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the participation of it. Imprudence makes some kind of christians lose much of their labour, in speaking for religion, and they drive those further off, that they would draw into it.

And, 2. This defence is to be made with fear. Divine things are never to be spoke of in a light perfunctory way, but with a reverent grave temper of spirit: and, for this reason, some choice is to be made both of time and persons. The confidence that is in this hope makes the believer not fear men, to whom he answers, but still he fears his God, for whom he answers, and whose interest is chief in those things he speaks of. The soul that hath the deepest sense of spiritual things, and the truest knowledge of God, is most afraid to miscarry in speaking of him, most tender and wary how to acquit itself when engaged to speak of and for God.

4thly, We have the faculty of this apology, be ready. In this there is implied knowledge, and affection, and courage. For knowledge is not required of every christian, to be able to prosecute subtilties, and encounter the sophistry of adversaries, especially in obscure points; but all are bound to know so much, as to be able to aver that hope that is in them, the main doctrine of grace and salvation, wherein the most of men are lamentably ignorant.

Affection sets all on work; whatsoever faculty the mind hath, it will not suffer it to be useless, and it hardens it against hazards in defence of the truth, and produces that undaunted courage which this readiness expresses.

But the only way so to know and love the truth, and have courage for it, is that, to have the Lord sanctified in the heart. Men may dispute stoutly against popery and errors, and yet be strangers to God and this hope. But sure it is the liveliest defence, and that which alone returns comfort within, when it arises from the peculiar interest of the soul in God, and in those truths, and that hope, that are questioned. It is then pleading for the nearest friend, and for a man's own rights and inheritance, and these will animate and edge it, when you apologize, not for a hope you have heard or red of barely, but a hope in you; not merely a hope in believers in general, but in you, by a particular sense of that hope within. But, although you find it not so strong in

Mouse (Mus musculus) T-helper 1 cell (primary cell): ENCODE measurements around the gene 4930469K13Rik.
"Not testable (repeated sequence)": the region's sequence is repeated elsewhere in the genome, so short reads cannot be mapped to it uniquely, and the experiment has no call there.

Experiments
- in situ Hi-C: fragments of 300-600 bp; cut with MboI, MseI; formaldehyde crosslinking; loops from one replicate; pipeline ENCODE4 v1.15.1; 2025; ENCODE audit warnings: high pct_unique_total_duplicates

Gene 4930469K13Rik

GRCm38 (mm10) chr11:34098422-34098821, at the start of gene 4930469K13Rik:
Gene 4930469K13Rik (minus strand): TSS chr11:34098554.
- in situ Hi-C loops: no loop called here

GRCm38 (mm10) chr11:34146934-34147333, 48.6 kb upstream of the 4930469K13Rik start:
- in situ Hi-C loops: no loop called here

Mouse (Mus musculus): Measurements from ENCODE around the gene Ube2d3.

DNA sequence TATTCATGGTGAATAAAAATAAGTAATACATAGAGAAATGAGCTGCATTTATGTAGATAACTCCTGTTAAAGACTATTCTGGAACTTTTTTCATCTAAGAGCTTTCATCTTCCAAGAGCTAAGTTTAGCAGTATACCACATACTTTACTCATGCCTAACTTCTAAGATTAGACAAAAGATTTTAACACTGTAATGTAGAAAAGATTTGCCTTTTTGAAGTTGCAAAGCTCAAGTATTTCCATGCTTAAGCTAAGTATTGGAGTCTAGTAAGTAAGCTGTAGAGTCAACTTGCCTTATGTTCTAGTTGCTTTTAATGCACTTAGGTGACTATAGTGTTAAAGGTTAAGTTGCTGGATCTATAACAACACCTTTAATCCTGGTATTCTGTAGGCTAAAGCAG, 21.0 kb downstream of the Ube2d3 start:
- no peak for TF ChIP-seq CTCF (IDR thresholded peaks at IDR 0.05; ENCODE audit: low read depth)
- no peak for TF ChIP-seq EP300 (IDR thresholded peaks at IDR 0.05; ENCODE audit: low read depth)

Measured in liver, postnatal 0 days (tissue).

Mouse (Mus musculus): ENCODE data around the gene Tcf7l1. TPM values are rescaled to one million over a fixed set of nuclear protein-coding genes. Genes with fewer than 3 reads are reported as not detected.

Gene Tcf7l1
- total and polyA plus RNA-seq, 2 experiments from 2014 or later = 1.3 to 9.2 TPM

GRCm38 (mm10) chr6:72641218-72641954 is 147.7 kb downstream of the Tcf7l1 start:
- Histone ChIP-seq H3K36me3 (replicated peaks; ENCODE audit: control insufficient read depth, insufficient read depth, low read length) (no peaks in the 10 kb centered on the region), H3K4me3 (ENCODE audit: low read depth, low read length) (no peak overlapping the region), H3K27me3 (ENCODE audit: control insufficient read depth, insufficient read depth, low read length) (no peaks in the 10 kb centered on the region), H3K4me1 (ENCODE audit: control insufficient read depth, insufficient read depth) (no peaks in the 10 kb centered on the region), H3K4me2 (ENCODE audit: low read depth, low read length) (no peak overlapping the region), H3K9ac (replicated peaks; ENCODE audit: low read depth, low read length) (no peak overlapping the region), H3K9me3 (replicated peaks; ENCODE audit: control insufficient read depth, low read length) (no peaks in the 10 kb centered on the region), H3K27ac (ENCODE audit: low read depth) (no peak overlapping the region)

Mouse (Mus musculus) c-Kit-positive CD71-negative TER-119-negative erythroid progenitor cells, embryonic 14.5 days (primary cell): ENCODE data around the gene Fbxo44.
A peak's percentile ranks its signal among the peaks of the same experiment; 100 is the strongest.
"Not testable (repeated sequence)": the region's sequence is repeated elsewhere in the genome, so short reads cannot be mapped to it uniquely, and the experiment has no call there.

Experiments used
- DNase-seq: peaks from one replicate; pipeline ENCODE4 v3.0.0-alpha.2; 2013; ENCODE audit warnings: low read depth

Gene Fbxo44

you

for your particular interest, yet, Are you seeking after it, and desiring it mainly? Is it your chief design to attain unto it? then forbear not, if you have occasion, to speak for it, and commend it to others, and to maintain the sweetness and certainty of it.

And, to the end you may be the more established in it, and so the stronger to answer for it, not only against men, but that great adversary that seeks so much to infringe and overbear it, know the right foundation of it; build it never on yourselves, nor. any thing in you.

The work of grace may evidence to you the truth of your hope; but the ground it fastens on is Jesus Christ, in whom all our rights and evidences hold good: his death assuring us of freedom from condemnation, and his life and possession of glory being the foundation of our hope".

If you would have it immoveable, rest it there ; lay all this hope on him, and, when assaulted, fetch all your answers for it from him, For it is Christ in

your hope of glory".

you that is

Ver. 16. Having a good conscience, that whereas they speak

evil of you, as of evil-doers, they may be ashamed that falsely accuse your good conversation in Christ.

The prosperity of fools is their destruction, says Solomon. But none of God's children die of this disease, of too much ease. He knows well how to breed them, and fit them for a kingdom. He keeps them in exercise, but yet so as they are not surcharged. He not only directs them how to overcome, but enables and supports them in all their conflicts, and gives them victory. One main thing, tending to their support and victory, is this, which is here rem Heb, vi. 19.

n Col. i. 27. * Prov. i. 32,

quired in the saints, and is withal wrought and maintained in them by the Spirit of God, Having a good conscience, &c.

1. We have here two parties opposed in contest, the evil tongues of the ungodly, and the good conscience and conversation of the christian; they speak evil of you and falsely accuse you, but have you a good conscience.

2. The success of their contest; the good conscience prevails, and the evil-speakers are ashamed.

For the first, The parties engaged : of the first, it is said, They speak evil. This is a general evil in the corrupt nature of man, though in some it rises to a greater height than in others. Are not tables and chambers, and almost all societies and meetings, full of it? And even they that have some dislikings of it, yet are too easily carried away with the stream, and, for company's sake, take a share, if not in lending in their word, yet in lending their ear.